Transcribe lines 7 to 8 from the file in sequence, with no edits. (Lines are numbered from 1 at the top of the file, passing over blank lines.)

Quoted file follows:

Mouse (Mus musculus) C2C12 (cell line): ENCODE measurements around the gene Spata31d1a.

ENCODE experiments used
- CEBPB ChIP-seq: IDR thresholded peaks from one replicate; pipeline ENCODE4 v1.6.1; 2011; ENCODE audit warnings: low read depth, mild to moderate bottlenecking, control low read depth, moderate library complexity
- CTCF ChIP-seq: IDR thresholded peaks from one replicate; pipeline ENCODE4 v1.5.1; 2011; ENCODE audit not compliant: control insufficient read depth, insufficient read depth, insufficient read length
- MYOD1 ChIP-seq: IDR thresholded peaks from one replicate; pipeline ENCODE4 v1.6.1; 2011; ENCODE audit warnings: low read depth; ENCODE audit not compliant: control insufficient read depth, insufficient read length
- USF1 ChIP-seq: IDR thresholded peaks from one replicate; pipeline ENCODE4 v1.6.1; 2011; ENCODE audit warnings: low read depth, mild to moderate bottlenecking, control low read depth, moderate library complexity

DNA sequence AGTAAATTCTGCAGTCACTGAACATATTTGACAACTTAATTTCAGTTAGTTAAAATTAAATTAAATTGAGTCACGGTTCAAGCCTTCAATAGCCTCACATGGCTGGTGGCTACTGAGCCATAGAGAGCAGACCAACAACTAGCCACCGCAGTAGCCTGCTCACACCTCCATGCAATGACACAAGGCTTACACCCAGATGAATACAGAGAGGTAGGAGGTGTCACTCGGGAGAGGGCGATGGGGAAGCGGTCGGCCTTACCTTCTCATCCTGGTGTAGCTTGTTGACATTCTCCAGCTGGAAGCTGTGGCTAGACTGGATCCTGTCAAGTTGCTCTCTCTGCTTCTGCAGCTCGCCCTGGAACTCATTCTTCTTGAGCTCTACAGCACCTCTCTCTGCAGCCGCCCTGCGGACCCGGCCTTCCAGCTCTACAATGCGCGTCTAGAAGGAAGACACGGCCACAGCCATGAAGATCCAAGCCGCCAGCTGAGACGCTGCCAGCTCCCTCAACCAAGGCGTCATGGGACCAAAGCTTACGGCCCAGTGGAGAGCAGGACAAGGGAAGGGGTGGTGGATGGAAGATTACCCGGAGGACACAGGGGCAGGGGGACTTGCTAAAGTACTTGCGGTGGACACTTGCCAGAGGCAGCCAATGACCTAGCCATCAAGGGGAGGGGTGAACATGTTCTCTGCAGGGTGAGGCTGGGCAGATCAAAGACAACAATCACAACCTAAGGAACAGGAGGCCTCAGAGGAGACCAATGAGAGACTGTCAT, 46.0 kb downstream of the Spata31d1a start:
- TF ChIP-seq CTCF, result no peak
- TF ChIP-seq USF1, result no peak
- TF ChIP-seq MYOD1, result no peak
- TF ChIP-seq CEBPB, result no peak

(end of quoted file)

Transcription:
DNA sequence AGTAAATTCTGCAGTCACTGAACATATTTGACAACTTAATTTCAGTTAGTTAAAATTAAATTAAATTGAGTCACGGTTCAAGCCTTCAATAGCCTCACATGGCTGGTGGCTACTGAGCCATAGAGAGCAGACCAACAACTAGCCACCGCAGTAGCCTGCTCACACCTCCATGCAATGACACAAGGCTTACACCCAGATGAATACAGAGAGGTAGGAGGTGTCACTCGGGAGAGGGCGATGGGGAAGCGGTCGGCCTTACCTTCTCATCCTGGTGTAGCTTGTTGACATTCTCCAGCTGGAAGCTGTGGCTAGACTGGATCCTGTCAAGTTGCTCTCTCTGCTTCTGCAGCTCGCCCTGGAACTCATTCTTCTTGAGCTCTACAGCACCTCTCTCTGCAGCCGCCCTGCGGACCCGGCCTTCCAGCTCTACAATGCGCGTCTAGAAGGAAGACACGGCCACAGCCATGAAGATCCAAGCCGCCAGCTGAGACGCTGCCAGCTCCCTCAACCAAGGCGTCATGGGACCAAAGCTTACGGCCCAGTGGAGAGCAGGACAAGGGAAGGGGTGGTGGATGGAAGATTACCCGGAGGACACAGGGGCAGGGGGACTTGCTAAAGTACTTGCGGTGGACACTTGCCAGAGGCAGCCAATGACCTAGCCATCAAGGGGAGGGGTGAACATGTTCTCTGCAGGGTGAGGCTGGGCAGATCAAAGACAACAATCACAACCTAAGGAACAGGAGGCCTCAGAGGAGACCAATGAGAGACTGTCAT, 46.0 kb downstream of the Spata31d1a start:
- TF ChIP-seq CTCF, result no peak